Intel Fortran does not currently do "shape checking" on assignments. As Ian says, if you enable "standard-semantics" you'll get automatic reallocation of an allocatable array on the left side of an assignment. But if it isn't allocatable, it's unpredictable whether or not you'll get an error if the shapes don't match.

Steve - Intel Developer Support

Thanks Steve and thanks IanH for your replies.

I have not used the /standard-semantics flag as you can see in my initial post, in VS2010 2003 semantics are set to "no". So, no /standard-semantics flag is means by default no 2003 semantics I assume then. I tested this and indeed the shape of r1dummy still is 10, if no 2003 semantics and the shape of r1dummy is 20, if 2003 semantics are set.

Still one thing I don't understand. If I use

r1dummy_alloc(1:column) = 
in line 25 a compile time error occures. Isn't that a "shape checking". Why is it unpredictable whether I get an error or not? If the compiler knows that it have to reallocate r1dummy from shape 10 to 20, why can't there be an error message if the shapes does not match and no 2003 semantics are set?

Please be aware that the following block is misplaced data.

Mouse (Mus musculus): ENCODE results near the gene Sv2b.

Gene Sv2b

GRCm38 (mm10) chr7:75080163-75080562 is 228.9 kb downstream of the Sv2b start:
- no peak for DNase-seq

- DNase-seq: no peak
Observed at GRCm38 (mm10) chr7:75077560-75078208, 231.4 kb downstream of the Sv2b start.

However, I know for future that I have to be careful in assigning allocated arrays and that I should define the shape on the lhs.

Best regards,
Johannes

In the case you show here, no reallocation is done and it is the programmer's responsibility to ensure that the shapes match. The automatic reallocation happens only when the left side is the name of an allocatable array, without any subscripts.

Steve - Intel Developer Support

Thanks Steve,

I was yust wondering wheather it is possible for the compiler to do a shape checking for the case if /standard-semantics[-] means no 2003 support. In case the 2003 semantics are true


real(kind(1.d0)), allocatable  :: r1dummy_alloc(:)

real(kind(1.d0))                    :: r1dummy_stat(20)

!

allocate(r1dummy(10))

r1dummy_alloc = r1dummy_stat(1:20)  ! in this line a lhs reallocation is done. shape r1dummy_alloc is now 20

Doing the same thing with no 2003 semantics delivers


real(kind(1.d0)), allocatable  :: r1dummy_alloc(:)

real(kind(1.d0))                    :: r1dummy_stat(20)

!

allocate(r1dummy(10))

r1dummy_alloc = r1dummy_stat(1:20)  ! in this line no reallocation is done on lhs and no runtime error occurs.

                                                         ! Only element 1:10 is transferred to r1dummy_alloc.

In the second case it would be a nice feature for the compiler to give a runtime error if demanded by a flag. If the compiles knows that it have to reallocate r1dummy_alloc with 2003 semantics, it should also know that the shapes does not match?
However, the solution to avoid this I posted some line above. Yust add the range to the assinment of r1dummy_alloc(1:10) and you get a compile time error, which is good.

Kind regards,
Johannes

I agree it would be nice to have. A feature request for this was submitted quite a long time ago, and I will add you to the list of customers asking for it. The request ID is DPD200022151.

Steve - Intel Developer Support